All data frames have a row names attribute, a character vector of length the number of rows with no duplicates nor missing values.
For convenience, these are generic functions for which users can write other methods, and there are default methods for arrays. The description here is for the
row.names(x) row.names(x) <- value
- object of class
"data.frame", or any other class for which a method has been defined.
- an object to be coerced to character unless an integer vector. It should have (after coercion) the same length as the number of rows of
xwith no duplicated nor missing values.
NULLis also allowed: see ‘Details’.
A data frame has (by definition) a vector of row names which has length the number of rows in the data frame, and contains neither missing nor duplicated values. Where a row names sequence has been added by the software to meet this requirement, they are regarded as ‘automatic’.
Row names are currently allowed to be integer or character, but for backwards compatibility (with R <= 2.4.0)
row.names will always return a character vector. (Use
attr(x, "row.names") if you need to retrieve an integer-valued set of row names.)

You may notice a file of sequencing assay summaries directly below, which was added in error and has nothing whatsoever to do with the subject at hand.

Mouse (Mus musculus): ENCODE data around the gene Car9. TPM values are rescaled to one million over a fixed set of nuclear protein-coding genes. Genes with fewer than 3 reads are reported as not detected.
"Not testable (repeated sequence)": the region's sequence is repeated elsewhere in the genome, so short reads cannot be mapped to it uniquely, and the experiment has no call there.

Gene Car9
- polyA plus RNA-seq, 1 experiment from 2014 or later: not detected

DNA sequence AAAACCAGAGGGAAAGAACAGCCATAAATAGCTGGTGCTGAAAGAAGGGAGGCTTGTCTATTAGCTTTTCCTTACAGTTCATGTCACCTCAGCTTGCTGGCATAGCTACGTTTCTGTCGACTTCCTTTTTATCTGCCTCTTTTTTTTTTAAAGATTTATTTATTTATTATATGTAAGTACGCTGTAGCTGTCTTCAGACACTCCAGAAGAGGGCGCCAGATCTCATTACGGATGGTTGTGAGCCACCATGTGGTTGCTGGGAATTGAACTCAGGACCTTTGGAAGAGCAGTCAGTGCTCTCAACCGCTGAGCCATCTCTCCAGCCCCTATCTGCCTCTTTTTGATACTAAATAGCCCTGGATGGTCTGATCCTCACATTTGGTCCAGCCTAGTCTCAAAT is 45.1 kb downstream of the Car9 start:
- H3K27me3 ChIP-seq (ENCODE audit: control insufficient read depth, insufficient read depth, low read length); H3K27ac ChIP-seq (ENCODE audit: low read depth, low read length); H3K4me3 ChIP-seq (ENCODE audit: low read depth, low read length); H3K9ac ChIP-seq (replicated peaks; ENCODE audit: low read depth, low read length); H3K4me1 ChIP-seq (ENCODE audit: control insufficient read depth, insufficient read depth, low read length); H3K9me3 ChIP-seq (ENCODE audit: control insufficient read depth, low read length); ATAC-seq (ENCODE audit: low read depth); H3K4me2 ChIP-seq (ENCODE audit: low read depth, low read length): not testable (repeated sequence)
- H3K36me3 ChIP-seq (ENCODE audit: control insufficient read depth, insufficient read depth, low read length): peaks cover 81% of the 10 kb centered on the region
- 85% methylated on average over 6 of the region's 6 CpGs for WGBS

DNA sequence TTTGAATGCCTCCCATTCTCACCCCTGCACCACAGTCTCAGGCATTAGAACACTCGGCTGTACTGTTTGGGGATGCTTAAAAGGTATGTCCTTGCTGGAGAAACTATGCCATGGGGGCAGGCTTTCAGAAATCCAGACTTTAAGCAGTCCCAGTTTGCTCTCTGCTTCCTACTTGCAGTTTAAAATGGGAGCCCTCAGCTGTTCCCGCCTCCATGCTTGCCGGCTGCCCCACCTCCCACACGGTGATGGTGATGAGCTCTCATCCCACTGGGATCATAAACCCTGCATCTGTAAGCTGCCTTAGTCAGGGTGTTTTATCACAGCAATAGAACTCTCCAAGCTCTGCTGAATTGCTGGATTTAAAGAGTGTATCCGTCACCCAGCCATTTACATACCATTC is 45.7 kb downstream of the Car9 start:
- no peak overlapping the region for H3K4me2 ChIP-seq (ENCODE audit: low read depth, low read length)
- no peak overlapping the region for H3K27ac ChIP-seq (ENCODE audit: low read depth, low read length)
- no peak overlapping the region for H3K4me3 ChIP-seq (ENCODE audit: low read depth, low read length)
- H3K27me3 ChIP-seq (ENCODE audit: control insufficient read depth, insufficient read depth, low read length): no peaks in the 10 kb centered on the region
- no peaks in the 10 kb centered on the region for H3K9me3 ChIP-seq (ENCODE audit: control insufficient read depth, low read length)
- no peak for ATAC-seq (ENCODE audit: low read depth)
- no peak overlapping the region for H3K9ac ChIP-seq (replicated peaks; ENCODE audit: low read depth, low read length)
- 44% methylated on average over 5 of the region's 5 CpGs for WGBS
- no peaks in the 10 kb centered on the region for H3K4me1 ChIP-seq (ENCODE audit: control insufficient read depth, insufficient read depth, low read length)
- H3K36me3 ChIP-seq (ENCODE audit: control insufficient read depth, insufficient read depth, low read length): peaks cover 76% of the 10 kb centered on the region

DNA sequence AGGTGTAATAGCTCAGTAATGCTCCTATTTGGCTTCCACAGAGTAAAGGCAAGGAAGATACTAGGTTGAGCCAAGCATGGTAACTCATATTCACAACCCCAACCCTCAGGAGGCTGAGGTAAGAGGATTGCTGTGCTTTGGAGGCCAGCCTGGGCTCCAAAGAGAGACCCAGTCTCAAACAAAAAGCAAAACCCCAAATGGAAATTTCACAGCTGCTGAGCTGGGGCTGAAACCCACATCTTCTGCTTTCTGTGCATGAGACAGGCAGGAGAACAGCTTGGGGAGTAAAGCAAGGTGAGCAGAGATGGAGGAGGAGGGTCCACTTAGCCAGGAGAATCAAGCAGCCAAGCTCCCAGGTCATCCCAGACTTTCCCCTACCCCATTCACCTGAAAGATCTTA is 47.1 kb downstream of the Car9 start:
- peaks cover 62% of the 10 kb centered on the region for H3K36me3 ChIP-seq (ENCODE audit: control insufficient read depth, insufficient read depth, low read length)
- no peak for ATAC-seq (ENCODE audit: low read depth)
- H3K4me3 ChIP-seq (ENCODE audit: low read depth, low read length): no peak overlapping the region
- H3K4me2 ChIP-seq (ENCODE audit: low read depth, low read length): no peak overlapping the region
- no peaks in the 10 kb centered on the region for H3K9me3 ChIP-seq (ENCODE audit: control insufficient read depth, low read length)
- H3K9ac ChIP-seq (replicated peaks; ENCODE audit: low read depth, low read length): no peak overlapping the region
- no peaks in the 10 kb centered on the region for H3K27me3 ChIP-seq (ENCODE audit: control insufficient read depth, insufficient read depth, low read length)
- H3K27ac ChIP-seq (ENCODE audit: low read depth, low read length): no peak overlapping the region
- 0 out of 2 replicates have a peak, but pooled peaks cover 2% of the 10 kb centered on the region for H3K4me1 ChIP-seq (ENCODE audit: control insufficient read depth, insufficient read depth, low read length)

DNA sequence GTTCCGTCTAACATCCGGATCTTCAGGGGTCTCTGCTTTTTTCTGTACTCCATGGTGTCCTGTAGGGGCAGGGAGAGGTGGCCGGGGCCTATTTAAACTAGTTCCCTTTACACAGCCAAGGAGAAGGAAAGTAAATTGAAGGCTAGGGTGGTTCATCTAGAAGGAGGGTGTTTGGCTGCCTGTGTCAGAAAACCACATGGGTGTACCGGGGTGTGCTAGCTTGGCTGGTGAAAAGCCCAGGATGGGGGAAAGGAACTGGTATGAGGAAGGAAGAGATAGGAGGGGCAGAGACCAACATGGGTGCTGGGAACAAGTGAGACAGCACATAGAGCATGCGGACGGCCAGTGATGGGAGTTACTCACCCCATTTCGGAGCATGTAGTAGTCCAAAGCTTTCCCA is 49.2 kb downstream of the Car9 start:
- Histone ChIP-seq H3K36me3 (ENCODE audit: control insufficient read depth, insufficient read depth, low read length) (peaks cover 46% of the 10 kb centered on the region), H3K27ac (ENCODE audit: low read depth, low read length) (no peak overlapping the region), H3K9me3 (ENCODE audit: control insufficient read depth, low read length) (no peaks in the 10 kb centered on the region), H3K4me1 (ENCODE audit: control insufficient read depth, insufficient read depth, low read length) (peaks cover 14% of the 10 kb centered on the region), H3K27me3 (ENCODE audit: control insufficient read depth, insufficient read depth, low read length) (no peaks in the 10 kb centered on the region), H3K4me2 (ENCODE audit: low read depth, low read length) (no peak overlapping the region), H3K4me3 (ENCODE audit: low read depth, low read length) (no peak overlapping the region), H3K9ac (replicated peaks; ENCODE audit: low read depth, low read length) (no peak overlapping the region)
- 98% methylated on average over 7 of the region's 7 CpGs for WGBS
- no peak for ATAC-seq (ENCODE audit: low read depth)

row.names returns a character vector.
row.names<- returns a data frame with the row names changed.
Chambers, J. M. (1992) Data for models. Chapter 3 of Statistical Models in S eds J. M. Chambers and T. J. Hastie, Wadsworth & Brooks/Cole.
Row names of the form
n > 2 are stored internally in a compact form, which might be seen from C code or by deparsing but never via
attr(x, "row.names"). Additionally, some names of this sort are marked as ‘automatic’ and handled differently by
data.matrix (and potentially other functions). (All zero-row data frames are regarded as having automatic row.names.)
Documentation reproduced from R 3.0.2. License: GPL-2.